In an economic downturn, the measurability of Web advertising would also make the online venue more attractive than competing mediums, says Dave Morgan, chairman and founder of online ad-targeting network Tacoda. "When budgets are scrutinized by the CFO and the cost-cutters, online always does better with return on investment," says Morgan. Online marketers, Morgan adds, can provide statistics concerning, for example, how many people clicked on an ad or whether they went to the company's Web site and completed a purchase.

Still, some investors aren't buying the upbeat take on Internet advertising.

The fear is that Google  (GOOG), Yahoo ! (YHOO), and other largely ad-supported Web companies will suffer as financial institutions cut back on marketing the sort of risky mortgages and loans that got them into the current mess. According to an Aug. 21 report by market research firm MultiMedia Intelligence, half of the top 10 Web advertisers are mortgage and credit-card companies. "Part of that [online advertising] growth has been stimulated by these mortgage advertisers," says Rick Sizemore, MultiMedia Intelligence's chief strategy officer. "If they are not replaced by some other industry...the money will start drying up."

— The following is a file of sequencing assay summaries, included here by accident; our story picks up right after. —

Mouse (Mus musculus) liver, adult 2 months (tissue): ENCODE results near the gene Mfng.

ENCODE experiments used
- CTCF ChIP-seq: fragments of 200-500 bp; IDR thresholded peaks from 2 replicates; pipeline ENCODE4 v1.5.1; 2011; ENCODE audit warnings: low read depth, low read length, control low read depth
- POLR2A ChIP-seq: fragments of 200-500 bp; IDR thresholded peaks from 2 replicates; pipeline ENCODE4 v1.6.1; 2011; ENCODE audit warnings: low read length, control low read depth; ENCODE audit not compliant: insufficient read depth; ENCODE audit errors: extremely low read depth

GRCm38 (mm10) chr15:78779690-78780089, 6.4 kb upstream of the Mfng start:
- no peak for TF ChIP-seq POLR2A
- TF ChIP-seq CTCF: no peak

Lenders Already Scaling Back

Financial-services marketing was the second-largest category for online ad spending in 2006, accounting for $2.7 billion of the nearly $16.9 billion spent on Internet marketing in the U.S., according to the Interactive Advertising Bureau. The leading category last year, accounting for 52% of the total, was consumer marketing, which encompasses retail, automotive, travel, leisure, entertainment, and packaged goods ads.